In light of falling crude oil prices, there is growing speculation about how low will be too low for U.S. producers. In just a few short months, prices have plummeted from $100 a barrel to around $70 today. This has left analysts and industry leaders worried about the effects this will have on the booming shale industry, including investment and drilling interests in the Bakken play. Since extracting shale oil is currently a more expensive process than conventional production methods, Bakken producers may be more vulnerable to lower crude prices.
OPEC turned up the heat on Thanksgiving Day and sparked what some are calling an 'oil war’, by announcing that it will hold steady on current production. This has garnered worldwide attention and assured that this downward trend in price will continue. (Read more: OPEC Challenges Bakken Shale Drillers) Certainly, this ‘war’ will have its casualties, as some shale producers will not be able to keep up. One indication of this was that drilling permits declined sharply over November, anticipating a slump for the near future. However, the deafening cries of doom are probably premature.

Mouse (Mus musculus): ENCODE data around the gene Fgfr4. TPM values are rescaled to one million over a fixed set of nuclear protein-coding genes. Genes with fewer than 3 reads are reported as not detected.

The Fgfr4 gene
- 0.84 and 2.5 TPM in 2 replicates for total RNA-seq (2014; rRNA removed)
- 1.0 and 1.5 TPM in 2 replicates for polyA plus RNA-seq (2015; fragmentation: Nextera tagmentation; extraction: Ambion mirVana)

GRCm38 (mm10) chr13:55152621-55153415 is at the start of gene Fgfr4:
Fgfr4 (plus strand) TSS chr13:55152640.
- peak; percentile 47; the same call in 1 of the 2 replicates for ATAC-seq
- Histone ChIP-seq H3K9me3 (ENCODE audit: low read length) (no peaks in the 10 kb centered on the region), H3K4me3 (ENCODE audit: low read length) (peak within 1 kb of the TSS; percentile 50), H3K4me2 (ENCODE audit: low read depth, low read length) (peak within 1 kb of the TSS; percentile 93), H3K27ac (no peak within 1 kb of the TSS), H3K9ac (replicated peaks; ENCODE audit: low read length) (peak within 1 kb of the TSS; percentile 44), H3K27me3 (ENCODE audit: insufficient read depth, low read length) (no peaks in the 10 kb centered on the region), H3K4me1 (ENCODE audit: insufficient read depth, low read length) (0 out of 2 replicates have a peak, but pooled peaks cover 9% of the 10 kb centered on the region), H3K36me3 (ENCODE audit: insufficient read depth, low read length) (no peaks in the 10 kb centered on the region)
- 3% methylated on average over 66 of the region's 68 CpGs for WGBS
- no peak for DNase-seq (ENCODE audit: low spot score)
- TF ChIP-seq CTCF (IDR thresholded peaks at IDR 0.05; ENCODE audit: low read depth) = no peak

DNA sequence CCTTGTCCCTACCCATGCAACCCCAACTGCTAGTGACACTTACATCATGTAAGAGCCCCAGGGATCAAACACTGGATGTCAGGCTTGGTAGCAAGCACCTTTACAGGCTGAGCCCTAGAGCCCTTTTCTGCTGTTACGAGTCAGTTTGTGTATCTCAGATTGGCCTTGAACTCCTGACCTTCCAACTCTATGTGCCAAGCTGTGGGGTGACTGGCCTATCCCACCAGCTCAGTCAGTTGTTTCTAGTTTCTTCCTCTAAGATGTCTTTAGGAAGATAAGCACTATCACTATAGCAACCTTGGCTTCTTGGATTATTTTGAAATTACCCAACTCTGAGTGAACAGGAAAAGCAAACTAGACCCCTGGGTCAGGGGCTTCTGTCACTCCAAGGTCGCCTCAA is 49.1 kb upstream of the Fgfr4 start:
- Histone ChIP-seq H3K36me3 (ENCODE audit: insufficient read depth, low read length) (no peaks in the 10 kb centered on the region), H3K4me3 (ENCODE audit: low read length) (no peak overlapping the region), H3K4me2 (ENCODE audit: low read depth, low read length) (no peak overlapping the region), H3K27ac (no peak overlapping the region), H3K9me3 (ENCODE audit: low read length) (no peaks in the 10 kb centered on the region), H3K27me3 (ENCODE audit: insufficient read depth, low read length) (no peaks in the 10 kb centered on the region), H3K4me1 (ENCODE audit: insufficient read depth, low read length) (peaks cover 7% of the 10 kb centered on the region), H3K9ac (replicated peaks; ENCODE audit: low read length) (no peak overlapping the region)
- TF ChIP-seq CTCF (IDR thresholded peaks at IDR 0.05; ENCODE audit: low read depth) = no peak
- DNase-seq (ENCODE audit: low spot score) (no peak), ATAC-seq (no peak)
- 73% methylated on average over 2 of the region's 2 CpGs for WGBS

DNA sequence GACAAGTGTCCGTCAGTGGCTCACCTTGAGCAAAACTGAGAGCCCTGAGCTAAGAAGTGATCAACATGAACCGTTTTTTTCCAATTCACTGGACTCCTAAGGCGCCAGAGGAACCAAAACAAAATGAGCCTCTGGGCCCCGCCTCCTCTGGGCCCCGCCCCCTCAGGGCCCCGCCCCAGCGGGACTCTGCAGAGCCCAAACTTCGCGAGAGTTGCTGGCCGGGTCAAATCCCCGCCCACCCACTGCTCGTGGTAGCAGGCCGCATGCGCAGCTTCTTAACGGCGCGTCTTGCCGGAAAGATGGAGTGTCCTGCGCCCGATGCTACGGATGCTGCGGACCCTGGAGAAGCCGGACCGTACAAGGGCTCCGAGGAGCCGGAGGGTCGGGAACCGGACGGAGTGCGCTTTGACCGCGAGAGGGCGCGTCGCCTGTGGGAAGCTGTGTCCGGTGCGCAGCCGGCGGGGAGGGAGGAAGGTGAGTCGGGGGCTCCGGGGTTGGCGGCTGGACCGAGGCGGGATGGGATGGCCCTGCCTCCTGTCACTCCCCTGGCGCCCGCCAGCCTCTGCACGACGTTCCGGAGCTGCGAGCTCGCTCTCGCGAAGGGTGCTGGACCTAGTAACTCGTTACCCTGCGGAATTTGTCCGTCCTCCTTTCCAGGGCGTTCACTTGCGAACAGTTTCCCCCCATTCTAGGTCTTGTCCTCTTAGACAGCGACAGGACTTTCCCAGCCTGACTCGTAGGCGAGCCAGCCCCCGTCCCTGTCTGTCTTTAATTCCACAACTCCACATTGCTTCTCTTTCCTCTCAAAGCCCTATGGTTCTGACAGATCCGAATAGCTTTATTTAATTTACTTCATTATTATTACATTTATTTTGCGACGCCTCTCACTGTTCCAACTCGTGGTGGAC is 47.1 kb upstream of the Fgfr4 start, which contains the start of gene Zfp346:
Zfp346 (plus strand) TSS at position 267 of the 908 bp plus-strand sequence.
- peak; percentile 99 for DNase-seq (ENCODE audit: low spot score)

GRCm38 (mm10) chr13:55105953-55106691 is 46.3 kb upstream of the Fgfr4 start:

Keeping in step with the IEA estimate that most production in the Bakken play will remain profitable at or below $42 per barrel, Exxon Mobil CEO, Rex Tillerson told Houston Business Journal on Wednesday that the energy giant can maintain profitability until crude prices hit $40 a barrel. He also maintained his confidence in their Bakken shale initiatives.